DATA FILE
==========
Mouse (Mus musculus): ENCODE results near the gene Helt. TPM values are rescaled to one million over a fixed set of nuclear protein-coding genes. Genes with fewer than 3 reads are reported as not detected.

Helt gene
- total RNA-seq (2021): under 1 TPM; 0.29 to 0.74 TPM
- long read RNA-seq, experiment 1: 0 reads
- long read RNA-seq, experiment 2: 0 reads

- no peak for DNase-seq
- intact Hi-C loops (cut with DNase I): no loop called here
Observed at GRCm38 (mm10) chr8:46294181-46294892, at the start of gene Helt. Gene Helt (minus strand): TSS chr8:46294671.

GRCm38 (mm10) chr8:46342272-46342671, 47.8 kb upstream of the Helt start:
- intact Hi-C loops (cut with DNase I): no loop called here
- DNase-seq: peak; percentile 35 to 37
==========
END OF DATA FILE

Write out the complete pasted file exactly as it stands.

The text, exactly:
Mouse (Mus musculus): ENCODE results near the gene Helt. TPM values are rescaled to one million over a fixed set of nuclear protein-coding genes. Genes with fewer than 3 reads are reported as not detected.

Helt gene
- total RNA-seq (2021): under 1 TPM; 0.29 to 0.74 TPM
- long read RNA-seq, experiment 1: 0 reads
- long read RNA-seq, experiment 2: 0 reads

- no peak for DNase-seq
- intact Hi-C loops (cut with DNase I): no loop called here
Observed at GRCm38 (mm10) chr8:46294181-46294892, at the start of gene Helt. Gene Helt (minus strand): TSS chr8:46294671.

GRCm38 (mm10) chr8:46342272-46342671, 47.8 kb upstream of the Helt start:
- intact Hi-C loops (cut with DNase I): no loop called here
- DNase-seq: peak; percentile 35 to 37